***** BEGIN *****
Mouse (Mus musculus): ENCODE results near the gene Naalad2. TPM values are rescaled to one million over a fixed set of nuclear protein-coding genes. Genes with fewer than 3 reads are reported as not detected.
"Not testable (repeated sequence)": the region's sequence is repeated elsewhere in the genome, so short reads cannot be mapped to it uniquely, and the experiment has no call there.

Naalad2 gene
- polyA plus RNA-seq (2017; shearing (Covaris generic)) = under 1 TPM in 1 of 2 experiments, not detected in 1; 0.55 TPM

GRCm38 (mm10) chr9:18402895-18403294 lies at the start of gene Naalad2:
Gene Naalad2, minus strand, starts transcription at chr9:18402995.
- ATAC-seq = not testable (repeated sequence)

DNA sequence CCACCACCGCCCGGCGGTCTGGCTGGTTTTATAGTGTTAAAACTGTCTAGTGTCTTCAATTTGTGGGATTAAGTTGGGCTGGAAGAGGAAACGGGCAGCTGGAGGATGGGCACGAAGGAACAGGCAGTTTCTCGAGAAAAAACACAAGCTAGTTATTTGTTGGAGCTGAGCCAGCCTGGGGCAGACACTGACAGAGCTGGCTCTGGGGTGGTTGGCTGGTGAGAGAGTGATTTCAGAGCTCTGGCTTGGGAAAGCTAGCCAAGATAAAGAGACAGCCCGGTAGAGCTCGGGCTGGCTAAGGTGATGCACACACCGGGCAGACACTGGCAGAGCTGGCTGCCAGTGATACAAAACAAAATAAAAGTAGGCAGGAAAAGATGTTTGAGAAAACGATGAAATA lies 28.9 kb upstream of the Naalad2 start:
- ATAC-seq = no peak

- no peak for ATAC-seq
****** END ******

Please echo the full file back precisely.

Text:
Mouse (Mus musculus): ENCODE results near the gene Naalad2. TPM values are rescaled to one million over a fixed set of nuclear protein-coding genes. Genes with fewer than 3 reads are reported as not detected.
"Not testable (repeated sequence)": the region's sequence is repeated elsewhere in the genome, so short reads cannot be mapped to it uniquely, and the experiment has no call there.

Naalad2 gene
- polyA plus RNA-seq (2017; shearing (Covaris generic)) = under 1 TPM in 1 of 2 experiments, not detected in 1; 0.55 TPM

GRCm38 (mm10) chr9:18402895-18403294 lies at the start of gene Naalad2:
Gene Naalad2, minus strand, starts transcription at chr9:18402995.
- ATAC-seq = not testable (repeated sequence)

DNA sequence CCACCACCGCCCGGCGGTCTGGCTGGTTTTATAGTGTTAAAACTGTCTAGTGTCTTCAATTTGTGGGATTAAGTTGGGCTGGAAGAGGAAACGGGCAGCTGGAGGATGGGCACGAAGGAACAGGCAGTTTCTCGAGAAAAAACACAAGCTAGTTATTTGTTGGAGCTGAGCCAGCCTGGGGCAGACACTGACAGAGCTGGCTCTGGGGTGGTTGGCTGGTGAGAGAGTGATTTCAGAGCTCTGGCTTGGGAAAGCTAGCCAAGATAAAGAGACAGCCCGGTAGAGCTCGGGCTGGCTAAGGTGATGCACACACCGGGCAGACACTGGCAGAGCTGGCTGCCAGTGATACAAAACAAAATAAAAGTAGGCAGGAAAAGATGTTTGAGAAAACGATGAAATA lies 28.9 kb upstream of the Naalad2 start:
- ATAC-seq = no peak

- no peak for ATAC-seq